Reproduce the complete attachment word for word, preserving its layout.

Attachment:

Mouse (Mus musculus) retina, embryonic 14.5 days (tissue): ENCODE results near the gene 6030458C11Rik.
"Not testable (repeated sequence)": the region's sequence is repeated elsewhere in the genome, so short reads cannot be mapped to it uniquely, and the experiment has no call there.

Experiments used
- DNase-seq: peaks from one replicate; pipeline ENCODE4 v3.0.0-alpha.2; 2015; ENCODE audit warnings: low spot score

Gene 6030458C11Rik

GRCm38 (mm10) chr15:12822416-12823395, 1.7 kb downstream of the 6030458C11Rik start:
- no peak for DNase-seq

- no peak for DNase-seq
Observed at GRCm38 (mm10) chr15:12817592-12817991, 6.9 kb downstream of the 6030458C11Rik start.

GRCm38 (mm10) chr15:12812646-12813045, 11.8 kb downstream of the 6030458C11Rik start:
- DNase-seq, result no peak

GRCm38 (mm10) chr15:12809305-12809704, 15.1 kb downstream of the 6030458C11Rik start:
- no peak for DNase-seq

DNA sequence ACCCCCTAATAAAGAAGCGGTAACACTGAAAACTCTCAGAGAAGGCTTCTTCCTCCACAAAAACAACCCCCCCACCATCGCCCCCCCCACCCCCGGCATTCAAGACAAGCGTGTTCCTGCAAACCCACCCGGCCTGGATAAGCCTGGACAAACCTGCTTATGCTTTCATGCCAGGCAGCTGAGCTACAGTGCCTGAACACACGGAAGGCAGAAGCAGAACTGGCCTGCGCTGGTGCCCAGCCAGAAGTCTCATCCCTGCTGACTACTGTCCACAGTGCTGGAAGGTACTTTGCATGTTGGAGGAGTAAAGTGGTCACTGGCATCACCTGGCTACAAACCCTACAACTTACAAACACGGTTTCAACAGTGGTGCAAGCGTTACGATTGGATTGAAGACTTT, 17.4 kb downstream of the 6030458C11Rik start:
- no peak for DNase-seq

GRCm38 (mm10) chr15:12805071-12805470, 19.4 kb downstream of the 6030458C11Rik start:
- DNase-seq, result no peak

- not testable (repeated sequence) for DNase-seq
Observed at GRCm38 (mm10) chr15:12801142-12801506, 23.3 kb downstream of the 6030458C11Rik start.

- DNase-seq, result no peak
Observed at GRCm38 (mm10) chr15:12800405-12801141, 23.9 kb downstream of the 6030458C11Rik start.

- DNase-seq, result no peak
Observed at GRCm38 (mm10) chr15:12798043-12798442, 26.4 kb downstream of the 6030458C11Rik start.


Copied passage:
Mouse (Mus musculus) retina, embryonic 14.5 days (tissue): ENCODE results near the gene 6030458C11Rik.
"Not testable (repeated sequence)": the region's sequence is repeated elsewhere in the genome, so short reads cannot be mapped to it uniquely, and the experiment has no call there.

Experiments used
- DNase-seq: peaks from one replicate; pipeline ENCODE4 v3.0.0-alpha.2; 2015; ENCODE audit warnings: low spot score

Gene 6030458C11Rik

GRCm38 (mm10) chr15:12822416-12823395, 1.7 kb downstream of the 6030458C11Rik start:
- no peak for DNase-seq

- no peak for DNase-seq
Observed at GRCm38 (mm10) chr15:12817592-12817991, 6.9 kb downstream of the 6030458C11Rik start.

GRCm38 (mm10) chr15:12812646-12813045, 11.8 kb downstream of the 6030458C11Rik start:
- DNase-seq, result no peak

GRCm38 (mm10) chr15:12809305-12809704, 15.1 kb downstream of the 6030458C11Rik start:
- no peak for DNase-seq

DNA sequence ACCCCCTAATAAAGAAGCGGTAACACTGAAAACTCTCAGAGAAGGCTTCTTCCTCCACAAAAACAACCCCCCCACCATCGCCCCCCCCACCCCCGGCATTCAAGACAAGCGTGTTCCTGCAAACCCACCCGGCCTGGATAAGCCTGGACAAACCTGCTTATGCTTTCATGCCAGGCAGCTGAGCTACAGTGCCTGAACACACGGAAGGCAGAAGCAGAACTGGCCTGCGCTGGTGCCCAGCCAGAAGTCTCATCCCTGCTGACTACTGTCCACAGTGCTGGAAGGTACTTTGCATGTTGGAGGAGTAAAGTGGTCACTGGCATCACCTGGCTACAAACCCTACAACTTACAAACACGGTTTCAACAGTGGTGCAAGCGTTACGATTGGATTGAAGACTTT, 17.4 kb downstream of the 6030458C11Rik start:
- no peak for DNase-seq

GRCm38 (mm10) chr15:12805071-12805470, 19.4 kb downstream of the 6030458C11Rik start:
- DNase-seq, result no peak

- not testable (repeated sequence) for DNase-seq
Observed at GRCm38 (mm10) chr15:12801142-12801506, 23.3 kb downstream of the 6030458C11Rik start.

- DNase-seq, result no peak
Observed at GRCm38 (mm10) chr15:12800405-12801141, 23.9 kb downstream of the 6030458C11Rik start.

- DNase-seq, result no peak
Observed at GRCm38 (mm10) chr15:12798043-12798442, 26.4 kb downstream of the 6030458C11Rik start.